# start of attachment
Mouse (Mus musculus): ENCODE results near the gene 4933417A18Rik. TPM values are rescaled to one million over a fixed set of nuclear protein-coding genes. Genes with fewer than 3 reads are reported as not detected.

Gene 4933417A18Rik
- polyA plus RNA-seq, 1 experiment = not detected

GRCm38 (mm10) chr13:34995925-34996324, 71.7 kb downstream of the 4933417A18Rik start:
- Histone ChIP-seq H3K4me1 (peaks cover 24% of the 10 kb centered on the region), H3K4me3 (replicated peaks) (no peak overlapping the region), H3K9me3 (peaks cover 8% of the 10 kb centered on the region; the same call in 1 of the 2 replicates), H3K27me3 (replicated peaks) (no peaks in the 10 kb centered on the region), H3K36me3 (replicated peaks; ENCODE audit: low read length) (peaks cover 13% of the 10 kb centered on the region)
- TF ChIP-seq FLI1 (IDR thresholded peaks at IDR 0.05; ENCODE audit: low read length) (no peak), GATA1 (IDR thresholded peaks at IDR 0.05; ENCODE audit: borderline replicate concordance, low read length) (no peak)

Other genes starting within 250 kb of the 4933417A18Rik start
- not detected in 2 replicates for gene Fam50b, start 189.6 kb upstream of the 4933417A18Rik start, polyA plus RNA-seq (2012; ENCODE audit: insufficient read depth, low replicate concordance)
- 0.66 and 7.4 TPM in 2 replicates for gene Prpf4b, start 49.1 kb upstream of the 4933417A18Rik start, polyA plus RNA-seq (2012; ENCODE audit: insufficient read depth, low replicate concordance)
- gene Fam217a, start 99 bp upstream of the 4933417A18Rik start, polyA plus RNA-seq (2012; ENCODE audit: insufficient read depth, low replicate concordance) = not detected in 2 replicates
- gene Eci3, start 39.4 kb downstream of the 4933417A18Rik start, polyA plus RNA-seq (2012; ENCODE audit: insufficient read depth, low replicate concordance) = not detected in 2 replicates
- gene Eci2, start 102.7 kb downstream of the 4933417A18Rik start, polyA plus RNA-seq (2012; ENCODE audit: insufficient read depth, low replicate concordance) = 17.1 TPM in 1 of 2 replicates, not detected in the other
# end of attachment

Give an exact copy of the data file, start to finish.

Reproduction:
Mouse (Mus musculus): ENCODE results near the gene 4933417A18Rik. TPM values are rescaled to one million over a fixed set of nuclear protein-coding genes. Genes with fewer than 3 reads are reported as not detected.

Gene 4933417A18Rik
- polyA plus RNA-seq, 1 experiment = not detected

GRCm38 (mm10) chr13:34995925-34996324, 71.7 kb downstream of the 4933417A18Rik start:
- Histone ChIP-seq H3K4me1 (peaks cover 24% of the 10 kb centered on the region), H3K4me3 (replicated peaks) (no peak overlapping the region), H3K9me3 (peaks cover 8% of the 10 kb centered on the region; the same call in 1 of the 2 replicates), H3K27me3 (replicated peaks) (no peaks in the 10 kb centered on the region), H3K36me3 (replicated peaks; ENCODE audit: low read length) (peaks cover 13% of the 10 kb centered on the region)
- TF ChIP-seq FLI1 (IDR thresholded peaks at IDR 0.05; ENCODE audit: low read length) (no peak), GATA1 (IDR thresholded peaks at IDR 0.05; ENCODE audit: borderline replicate concordance, low read length) (no peak)

Other genes starting within 250 kb of the 4933417A18Rik start
- not detected in 2 replicates for gene Fam50b, start 189.6 kb upstream of the 4933417A18Rik start, polyA plus RNA-seq (2012; ENCODE audit: insufficient read depth, low replicate concordance)
- 0.66 and 7.4 TPM in 2 replicates for gene Prpf4b, start 49.1 kb upstream of the 4933417A18Rik start, polyA plus RNA-seq (2012; ENCODE audit: insufficient read depth, low replicate concordance)
- gene Fam217a, start 99 bp upstream of the 4933417A18Rik start, polyA plus RNA-seq (2012; ENCODE audit: insufficient read depth, low replicate concordance) = not detected in 2 replicates
- gene Eci3, start 39.4 kb downstream of the 4933417A18Rik start, polyA plus RNA-seq (2012; ENCODE audit: insufficient read depth, low replicate concordance) = not detected in 2 replicates
- gene Eci2, start 102.7 kb downstream of the 4933417A18Rik start, polyA plus RNA-seq (2012; ENCODE audit: insufficient read depth, low replicate concordance) = 17.1 TPM in 1 of 2 replicates, not detected in the other